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"Part-time is a result of lacking equality”

"Part-time is a result of lacking equality”

| Text: Gunhild Wallin

The high number of involuntary part-timers is a result of how we value women's work, says Annelie Nordström, chairwoman at Kommunal, the Swedish Municipal Workers’ Union. The union has been fighting for the right to full-time employment for 30 years. It's been an uphill battle, and since the economic crisis hit in 2009 it's been even harder.

"The right to full-time employment has fallen by the wayside as an issue. In a time of economic crisis, focus falls on male industry workers in full-time unemployment, despite the fact that women are also hit. We notice that while industry lays people off during an economic crisis, the health sector lowers its employment rate," says Annelie Nordström. 

There's no stopping her when she starts talking about the right to full-time work and what this means for gender equality. This is what she burns for and she rates it one of the most important issues when it comes to women's rights. Part-time means lower wages and as a result lower pensions. It means fewer opportunities to develop through work, a deterioration of health and in case you do become ill you end up with less sickness benefit. Many families do chose for the mother to work full-time, but these figures often hide gender inequalities. The person who earns the least stays at home with the children, and many women get stuck in that role. 

Women's work valued less

Nordstrom"The high number of women working part-time is a result of the reduced value employers put on women's work. And many men want to keep women at home so they can take the main responsibility for the family's need. This means part-time work is a direct result of a lack of equality in the home," says Annelie Nordström.

Some sectors use part-time work more than others, voluntary or involuntary. In Sweden, just like in the rest of Europe, these are schooling, elderly care and handicap care. Around half of Kummunal's more than 500,000 members work part-time. One in four of these are so-called involuntary part-time workers. The rest seem to chose to work part-time, although Annelie Nordström doubts this is the case. Sweden's unemployment insurance funds allow part-time workers to take out unemployment benefits for 75 days before they have to decide whether to take 100 percent unemployment or not take any benefit at all. This means those who want to increase their hours get lost in the statistics.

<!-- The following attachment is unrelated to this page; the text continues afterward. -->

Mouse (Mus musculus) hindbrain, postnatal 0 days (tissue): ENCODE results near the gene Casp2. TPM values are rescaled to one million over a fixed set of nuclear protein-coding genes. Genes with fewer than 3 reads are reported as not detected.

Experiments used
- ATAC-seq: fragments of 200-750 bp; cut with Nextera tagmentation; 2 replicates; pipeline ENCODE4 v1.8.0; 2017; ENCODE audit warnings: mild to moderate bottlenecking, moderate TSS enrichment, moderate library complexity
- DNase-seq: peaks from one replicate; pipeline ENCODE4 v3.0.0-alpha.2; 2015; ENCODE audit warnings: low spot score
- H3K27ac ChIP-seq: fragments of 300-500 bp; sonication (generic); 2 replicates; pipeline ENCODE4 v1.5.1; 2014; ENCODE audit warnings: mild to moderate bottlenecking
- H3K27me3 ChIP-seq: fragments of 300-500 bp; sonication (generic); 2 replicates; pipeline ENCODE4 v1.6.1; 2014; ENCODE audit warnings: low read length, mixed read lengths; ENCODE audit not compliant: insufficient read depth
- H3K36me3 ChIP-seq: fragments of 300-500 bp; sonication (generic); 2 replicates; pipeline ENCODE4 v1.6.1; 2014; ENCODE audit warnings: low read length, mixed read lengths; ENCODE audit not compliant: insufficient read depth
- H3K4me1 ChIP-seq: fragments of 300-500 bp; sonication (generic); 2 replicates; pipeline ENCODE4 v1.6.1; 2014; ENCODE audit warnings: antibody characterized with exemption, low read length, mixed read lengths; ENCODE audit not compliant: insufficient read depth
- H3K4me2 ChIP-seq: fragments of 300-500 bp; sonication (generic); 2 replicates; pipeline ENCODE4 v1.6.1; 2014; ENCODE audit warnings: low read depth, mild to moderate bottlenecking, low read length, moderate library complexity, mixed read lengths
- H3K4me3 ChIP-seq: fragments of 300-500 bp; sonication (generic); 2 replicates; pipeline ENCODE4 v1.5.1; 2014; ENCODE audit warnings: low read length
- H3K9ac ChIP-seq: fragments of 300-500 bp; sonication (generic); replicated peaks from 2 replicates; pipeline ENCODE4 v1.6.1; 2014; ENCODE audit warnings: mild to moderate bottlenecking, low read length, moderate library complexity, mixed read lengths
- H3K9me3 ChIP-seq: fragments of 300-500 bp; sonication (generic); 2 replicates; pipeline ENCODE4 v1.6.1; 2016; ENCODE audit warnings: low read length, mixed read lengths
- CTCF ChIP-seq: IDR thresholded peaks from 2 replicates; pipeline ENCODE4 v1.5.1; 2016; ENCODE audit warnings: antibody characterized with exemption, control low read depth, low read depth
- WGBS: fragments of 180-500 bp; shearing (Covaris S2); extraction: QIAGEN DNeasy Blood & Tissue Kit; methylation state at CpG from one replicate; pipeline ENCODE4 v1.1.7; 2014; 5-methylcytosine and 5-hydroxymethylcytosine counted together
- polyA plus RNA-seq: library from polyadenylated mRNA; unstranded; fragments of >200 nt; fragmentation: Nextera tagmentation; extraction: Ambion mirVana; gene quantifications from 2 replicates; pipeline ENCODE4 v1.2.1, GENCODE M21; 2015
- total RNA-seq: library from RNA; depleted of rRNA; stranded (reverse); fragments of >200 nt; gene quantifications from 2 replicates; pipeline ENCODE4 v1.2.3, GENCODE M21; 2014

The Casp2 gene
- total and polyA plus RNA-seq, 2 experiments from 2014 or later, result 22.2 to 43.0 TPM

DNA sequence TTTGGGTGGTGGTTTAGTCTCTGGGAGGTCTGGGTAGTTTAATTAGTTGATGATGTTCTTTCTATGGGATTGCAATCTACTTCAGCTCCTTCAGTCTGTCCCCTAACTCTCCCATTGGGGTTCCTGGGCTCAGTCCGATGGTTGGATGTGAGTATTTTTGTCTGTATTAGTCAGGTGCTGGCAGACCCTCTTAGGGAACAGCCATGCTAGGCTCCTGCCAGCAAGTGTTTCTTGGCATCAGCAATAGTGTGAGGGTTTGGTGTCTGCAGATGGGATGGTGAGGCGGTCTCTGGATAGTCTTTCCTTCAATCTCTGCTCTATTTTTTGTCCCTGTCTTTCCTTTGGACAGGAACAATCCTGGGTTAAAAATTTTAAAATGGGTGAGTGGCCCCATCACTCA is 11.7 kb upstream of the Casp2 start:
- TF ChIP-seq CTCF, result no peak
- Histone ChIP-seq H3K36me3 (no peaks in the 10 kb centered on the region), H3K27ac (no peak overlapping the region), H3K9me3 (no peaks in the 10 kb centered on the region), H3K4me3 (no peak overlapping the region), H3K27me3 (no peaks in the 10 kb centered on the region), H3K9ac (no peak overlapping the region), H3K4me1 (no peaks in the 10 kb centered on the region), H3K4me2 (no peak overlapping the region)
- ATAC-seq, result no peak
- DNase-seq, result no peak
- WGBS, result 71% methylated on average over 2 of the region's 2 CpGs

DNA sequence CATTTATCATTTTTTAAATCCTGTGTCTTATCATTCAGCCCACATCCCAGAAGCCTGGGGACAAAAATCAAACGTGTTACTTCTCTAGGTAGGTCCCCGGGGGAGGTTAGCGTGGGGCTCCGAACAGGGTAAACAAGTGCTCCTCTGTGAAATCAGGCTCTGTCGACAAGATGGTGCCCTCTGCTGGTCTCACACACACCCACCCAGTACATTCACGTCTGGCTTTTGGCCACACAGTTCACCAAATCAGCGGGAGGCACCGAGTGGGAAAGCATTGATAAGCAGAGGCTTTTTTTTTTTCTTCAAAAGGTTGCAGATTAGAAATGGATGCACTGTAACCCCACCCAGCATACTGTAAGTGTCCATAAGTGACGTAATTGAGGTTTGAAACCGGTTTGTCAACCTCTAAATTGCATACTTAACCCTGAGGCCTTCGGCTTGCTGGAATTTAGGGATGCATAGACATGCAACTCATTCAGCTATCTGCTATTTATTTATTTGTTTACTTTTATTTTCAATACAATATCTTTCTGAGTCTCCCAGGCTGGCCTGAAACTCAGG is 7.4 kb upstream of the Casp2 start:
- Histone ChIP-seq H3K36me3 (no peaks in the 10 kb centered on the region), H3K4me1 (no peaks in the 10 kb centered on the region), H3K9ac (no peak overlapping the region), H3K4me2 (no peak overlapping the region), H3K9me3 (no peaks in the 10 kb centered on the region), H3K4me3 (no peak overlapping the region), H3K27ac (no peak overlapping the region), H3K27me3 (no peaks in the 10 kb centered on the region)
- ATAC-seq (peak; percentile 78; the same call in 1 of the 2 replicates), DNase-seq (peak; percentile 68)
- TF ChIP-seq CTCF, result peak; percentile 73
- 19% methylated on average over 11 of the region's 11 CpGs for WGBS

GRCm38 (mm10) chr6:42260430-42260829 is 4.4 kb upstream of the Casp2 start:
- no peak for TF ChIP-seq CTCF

It is also important to understand, she says, that this is not only about pure half or three quarter-time workers. Part-time these days can mean many things. Employers calculate the number of hours they need to fill, and this can result in some odd working hour percentages.

"Nowadays split shifts are becoming more common, which means you go in to work a few hours in the morning and then return to work more hours in the evening. This creates major problems. Family life suffers, but it also means women work when the pressure is greatest. As a result, many cannot face going full-time," says Annelie Nordström.

Good local examples

The Kommunal union has approached the problem in many different ways over the past 30 years. Demands for legislation have led nowhere and the right to full-time work has been pushed repeatedly during many years of wage negotiations but the answer remains no. The union has presented reports which show how more full-time jobs are beneficial to society, despite what employers often think. 

The union has offered to help see through the transformation of jobs from part-time to full-time. Politicians on a national level have hesitated to legislate or create binding agreements. Now there is a drive to get politicians to push through an agreement on the right to full-time employment in public sector agencies. The latest wage negotiation also resulted in a working group which will study local solutions to working hours in cooperation with Sweden's municipalities and county councils. 

"150,000 health workers will have retired by 2030. At the same time young people's interest for health sector college courses is falling dramatically. This is a very negative trend. We must create attractive jobs with good salaries and good working conditions to make it interesting to work within what will be one of the really big labour markets of the future," says Annelie Nordström.

The will and courage to support the right to full-time employment varies locally. Some municipalities have included the right to full-time employment in their working hours agreements, while others have introduced the right to full-time employment within the health and care sectors.

Nynäshamn municipality has long been working to change part-time jobs into full-time ones within the health sector. Municipal section leader Birgitta Alkvist says they have been contacted by many municipalities from elsewhere in Sweden looking for information on how they've managed to turn so many part-time jobs into full-time - a total of nearly 100 health sector posts in four years.

"The right to full-time employment is the greatest equality issue there is. Women need and should have a right to their own income," says Birgitta Alkvist.

The need for good basic staffing

She started working for the right to full-time work when she became leader of the Kommunal union's Nynäshamn chapter in 1995. It's been slow work. Employers have feared it would cost too much and complicate the running of the health sector. But in 2007 one union member had had enough. Together with Birgitta Alkvist she went to see the head of the municipal executive committee and documented how the municipality was spending 45 million Kronor (€5m) on temporary staff.